Monday, February 19, 2007

Opportunism and Hypocrisy

My wife has been complaining that my blog is becoming too political. She says that I should try to write something funny. So thanks are due to Peter Black. In a post onto his widely read blog earlier today he, (a Liberal Democrat) accused us, the Welsh Conservatives of 'opportunism and hypocrisy'. Political jokes don't come much funnier than that! Its a bit like Tony Blair accusing anyone of 'spin'.

The issue which instigated Peter was Council Tax, a form of taxation which, in principle, I've always supported. In fact, I welcomed it when it was brought in to replace the Community Charge (Poll Tax) - in 1993 (I think). And its slightly more progressive than the old Rates system. But, since it is essentially a regressive form of taxation, it can only work at an 'affordable' level. This is an imprecise figure but it was around £350 on average when it came in - and is now over £1000 on average and will go up by another 4%-5% this year. This scale of increase makes it unaffordable for many people. Labour has discredited the system by driving it up an out of reach.

The second cause of rumpus over Council Tax has been the recent revaluation exercise. I was Conservative Party Spokesman on Local Government when revaluation was approved. I did not oppose it - and I don't think Mike German did either. (Mike was Lib Dem Spokesman on Local Government at the time.) I am on record as saying that for a property tax to be effective, there needs to be regular revaluation. Inevitably there would have been winners and losers - but in about equal measure. In fact, over 30% went up and about 8% came down. The problem arose because the total sum raised by Council Tax was increased by almost 10% under the cover of revaluation - after the Assembly Government had given us an absolute assurance that this would not happen. Again Labour totally undermined the Council Tax system.

The Lib Dems and Plaid Cymru want to scrap Council Tax and replace it by putting another 3%-4% on Income Tax instead. Interestingly Sue Essex was in favour of this until she became Finance Minister and properly understood its drawbacks. 'Axe the Tax' is a great 'slogan' - but for political parties that never expect to be in a position to put it into effect. In fact its as blatant an example of 'opportunism' as you will ever see.


Anonymous said...

You are wrong to argue that Labour has discredited the council tax system. The system created by your party was bound to fail because it was introduced in a panic and wasn't properly thought through. In simple terms the Audit Commission showed in its report after council tax in England went up by 12% that the level of the tax in each authority is linked directly to the amount of money given to each council by central government. The so called gearing effect has also meant that any council that spends above SSA faces huge increases in council tax. In Wales the situation is made worse by the botched local government reorganisation carried out by your party. Some of us remember William Hague's look of panic when he realised the size of the council tax increases after 1996. He was forced to introduce the dampening mechanism to reduce its effect. The basic problem is that local government raises too little of its money locally. With Sue Essex threatening to introduce capping at 5% local government has virtually ceased to exist in Wales. Local authorites are facing really difficult decisions in this year's budget but next year will be even worse for most of them as they are hit by equal pay.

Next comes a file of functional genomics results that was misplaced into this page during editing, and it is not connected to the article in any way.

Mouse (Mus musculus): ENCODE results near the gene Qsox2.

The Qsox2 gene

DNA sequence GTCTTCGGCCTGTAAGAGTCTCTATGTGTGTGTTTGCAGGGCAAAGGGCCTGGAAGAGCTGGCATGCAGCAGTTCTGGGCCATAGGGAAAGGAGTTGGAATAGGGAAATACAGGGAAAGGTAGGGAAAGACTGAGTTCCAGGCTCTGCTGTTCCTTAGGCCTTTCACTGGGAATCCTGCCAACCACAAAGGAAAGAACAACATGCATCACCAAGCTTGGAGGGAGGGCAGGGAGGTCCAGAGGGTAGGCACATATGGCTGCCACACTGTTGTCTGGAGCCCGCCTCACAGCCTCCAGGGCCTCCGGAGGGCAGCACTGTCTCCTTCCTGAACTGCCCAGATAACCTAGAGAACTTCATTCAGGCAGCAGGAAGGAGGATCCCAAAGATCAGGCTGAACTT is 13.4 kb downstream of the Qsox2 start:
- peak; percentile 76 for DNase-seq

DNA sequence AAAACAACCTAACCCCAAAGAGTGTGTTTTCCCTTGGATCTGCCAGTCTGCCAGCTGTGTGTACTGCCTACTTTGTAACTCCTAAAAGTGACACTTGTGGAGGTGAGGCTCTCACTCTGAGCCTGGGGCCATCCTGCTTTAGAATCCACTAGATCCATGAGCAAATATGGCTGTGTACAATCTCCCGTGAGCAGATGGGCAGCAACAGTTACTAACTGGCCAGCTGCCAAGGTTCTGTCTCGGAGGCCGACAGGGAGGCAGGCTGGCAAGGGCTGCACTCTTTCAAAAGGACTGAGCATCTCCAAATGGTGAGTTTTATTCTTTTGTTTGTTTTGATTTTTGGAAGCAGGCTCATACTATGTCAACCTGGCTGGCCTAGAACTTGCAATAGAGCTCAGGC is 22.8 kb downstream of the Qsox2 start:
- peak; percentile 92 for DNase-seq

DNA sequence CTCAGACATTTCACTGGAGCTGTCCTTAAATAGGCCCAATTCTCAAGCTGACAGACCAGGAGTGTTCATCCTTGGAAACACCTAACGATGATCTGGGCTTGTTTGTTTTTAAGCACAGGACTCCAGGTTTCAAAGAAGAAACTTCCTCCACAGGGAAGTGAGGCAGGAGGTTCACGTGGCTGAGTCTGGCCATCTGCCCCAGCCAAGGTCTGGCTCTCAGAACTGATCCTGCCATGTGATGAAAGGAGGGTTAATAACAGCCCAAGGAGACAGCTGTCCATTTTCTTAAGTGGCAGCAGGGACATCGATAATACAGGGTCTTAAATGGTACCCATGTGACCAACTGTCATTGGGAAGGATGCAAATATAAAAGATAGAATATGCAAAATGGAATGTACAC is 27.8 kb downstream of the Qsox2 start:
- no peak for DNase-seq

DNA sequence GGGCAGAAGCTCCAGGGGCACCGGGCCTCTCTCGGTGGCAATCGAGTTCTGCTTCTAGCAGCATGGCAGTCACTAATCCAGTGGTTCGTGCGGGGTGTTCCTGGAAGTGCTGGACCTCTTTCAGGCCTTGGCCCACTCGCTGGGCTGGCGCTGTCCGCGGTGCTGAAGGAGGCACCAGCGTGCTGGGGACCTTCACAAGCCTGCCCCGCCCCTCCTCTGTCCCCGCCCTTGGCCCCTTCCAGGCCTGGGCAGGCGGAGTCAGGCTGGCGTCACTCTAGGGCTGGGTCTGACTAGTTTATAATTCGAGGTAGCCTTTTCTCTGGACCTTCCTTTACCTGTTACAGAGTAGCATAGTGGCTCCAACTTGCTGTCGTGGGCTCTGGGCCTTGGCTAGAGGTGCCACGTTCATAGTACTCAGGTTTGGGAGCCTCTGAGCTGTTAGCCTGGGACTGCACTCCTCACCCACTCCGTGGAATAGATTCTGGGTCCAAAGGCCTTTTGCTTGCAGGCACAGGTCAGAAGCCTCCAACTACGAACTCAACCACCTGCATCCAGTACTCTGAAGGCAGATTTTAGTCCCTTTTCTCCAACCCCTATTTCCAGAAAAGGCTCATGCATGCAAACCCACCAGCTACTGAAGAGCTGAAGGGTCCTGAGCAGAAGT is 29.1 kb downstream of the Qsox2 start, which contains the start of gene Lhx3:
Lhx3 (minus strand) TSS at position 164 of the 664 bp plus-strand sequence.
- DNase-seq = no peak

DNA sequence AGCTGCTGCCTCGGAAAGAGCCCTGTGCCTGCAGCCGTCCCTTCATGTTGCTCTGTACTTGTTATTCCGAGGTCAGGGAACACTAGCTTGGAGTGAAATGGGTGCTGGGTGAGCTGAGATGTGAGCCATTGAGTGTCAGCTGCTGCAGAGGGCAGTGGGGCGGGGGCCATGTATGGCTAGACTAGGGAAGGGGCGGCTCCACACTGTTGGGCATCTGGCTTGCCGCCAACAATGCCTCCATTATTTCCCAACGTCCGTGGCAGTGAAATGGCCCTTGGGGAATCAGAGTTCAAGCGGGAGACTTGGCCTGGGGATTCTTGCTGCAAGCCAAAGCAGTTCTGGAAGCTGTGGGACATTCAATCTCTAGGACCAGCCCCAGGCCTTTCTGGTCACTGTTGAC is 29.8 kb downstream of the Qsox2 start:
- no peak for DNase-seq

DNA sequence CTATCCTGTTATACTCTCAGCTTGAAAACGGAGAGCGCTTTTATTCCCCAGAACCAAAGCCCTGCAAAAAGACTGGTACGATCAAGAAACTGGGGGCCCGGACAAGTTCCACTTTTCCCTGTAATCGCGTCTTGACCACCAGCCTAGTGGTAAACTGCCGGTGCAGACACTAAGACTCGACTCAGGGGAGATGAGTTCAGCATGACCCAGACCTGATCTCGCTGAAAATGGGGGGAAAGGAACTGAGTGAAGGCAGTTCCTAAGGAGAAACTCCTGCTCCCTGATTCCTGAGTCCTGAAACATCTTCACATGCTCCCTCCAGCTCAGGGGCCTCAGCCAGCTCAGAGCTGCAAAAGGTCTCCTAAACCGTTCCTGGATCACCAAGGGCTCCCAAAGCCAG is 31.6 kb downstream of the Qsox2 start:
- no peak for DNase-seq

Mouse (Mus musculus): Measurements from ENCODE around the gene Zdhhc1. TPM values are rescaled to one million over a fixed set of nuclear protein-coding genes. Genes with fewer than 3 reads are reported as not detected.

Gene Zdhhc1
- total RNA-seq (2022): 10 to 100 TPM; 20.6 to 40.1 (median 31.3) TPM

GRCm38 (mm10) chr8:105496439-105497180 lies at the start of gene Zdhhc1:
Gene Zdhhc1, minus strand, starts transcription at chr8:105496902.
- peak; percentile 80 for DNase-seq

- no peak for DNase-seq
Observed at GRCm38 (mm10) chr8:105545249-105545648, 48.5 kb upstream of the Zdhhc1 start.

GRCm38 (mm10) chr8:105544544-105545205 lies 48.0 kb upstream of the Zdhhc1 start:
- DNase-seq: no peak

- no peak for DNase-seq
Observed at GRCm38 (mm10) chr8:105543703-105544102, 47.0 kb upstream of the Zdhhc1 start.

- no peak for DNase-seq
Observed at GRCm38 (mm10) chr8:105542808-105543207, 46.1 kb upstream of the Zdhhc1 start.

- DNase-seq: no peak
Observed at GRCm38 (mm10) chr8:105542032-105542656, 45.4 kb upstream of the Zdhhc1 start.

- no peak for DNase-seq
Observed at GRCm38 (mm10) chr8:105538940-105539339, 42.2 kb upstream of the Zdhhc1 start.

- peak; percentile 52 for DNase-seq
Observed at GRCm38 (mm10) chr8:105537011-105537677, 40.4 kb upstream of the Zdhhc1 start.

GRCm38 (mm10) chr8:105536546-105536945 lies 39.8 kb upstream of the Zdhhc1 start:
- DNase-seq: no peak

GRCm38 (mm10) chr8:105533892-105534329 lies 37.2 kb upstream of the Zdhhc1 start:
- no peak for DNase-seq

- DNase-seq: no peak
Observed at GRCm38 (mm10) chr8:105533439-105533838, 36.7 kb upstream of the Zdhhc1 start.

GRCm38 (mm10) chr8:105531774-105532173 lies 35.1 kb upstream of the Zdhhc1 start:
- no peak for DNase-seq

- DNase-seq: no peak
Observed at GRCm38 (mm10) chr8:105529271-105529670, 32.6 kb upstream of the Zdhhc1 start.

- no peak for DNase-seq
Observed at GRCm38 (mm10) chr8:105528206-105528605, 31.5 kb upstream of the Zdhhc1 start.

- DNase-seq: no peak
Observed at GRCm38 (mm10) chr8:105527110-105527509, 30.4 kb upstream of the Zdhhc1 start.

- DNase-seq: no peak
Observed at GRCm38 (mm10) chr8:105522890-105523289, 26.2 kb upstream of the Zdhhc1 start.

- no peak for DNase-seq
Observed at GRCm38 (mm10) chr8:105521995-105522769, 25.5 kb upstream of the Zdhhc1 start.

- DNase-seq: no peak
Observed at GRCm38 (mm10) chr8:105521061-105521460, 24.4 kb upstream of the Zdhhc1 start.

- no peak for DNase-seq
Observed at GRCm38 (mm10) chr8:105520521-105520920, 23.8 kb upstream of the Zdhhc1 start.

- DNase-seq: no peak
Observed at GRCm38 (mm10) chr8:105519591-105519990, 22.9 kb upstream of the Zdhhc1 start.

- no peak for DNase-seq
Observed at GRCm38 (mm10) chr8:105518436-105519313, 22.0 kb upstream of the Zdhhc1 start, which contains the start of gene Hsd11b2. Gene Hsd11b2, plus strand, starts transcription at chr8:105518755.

Glyn Davies AM said...

The system hasn't failed. It has been abused by being raised to too high a level.
Most of your comment simply reinforces the point that Labour Governments have forced Councils to push up Council Tax by making underfunded demands of Councils.
I really cannot see what local Government re-organisation has got to do with it - and anyway I would be interested to know how you think it was 'botched'. It seemed very sensible to me, apart from the creation of the hopelessly unwieldy Powys.
A 'damping' mechanism is always sensible when there is big movement for any reason. We have a very sensible 'damping' scheme at the moment. (or has it just ended?)
I agree with your point about Council's raising a bigger proportion of their own finance - but cannot see any way forward on this except direct through funding some major services by the Assembly Government itself - but we will have to wait for the Lyons Report to take this debate forward.